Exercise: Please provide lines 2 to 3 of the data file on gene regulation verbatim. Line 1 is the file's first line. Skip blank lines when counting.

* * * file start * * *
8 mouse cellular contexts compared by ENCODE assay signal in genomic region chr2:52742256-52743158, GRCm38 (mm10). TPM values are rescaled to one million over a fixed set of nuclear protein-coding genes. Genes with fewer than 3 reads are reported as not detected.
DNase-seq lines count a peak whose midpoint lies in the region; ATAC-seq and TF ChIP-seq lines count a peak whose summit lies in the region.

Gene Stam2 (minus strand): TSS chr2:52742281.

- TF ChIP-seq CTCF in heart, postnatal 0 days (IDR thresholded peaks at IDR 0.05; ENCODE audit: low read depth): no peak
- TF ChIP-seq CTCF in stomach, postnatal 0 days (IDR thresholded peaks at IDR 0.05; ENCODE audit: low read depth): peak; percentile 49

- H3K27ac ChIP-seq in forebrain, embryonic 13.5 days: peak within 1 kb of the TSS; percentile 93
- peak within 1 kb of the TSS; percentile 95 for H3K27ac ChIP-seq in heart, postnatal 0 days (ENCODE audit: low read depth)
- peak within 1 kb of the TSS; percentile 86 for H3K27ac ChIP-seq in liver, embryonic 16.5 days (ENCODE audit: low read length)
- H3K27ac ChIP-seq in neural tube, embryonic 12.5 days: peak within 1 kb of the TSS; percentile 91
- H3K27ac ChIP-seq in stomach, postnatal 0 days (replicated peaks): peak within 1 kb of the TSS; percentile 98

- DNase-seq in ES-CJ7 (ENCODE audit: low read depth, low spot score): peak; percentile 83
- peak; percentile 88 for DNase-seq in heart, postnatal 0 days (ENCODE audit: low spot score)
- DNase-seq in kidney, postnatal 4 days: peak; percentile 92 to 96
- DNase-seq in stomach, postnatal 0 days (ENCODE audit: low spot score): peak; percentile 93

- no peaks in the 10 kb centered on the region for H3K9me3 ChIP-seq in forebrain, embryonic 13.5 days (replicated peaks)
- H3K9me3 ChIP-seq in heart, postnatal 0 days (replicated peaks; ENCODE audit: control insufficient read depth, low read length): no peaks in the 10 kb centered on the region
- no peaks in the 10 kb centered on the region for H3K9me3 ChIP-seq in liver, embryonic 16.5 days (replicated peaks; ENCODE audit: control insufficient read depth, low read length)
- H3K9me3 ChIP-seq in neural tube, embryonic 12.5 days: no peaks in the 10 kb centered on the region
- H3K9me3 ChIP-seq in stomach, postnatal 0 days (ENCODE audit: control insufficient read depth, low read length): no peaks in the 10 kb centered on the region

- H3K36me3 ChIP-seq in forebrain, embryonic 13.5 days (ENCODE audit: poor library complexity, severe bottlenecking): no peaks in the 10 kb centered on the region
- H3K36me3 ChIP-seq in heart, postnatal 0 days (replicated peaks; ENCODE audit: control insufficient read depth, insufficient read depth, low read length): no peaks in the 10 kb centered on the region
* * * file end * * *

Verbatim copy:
DNase-seq lines count a peak whose midpoint lies in the region; ATAC-seq and TF ChIP-seq lines count a peak whose summit lies in the region.

Gene Stam2 (minus strand): TSS chr2:52742281.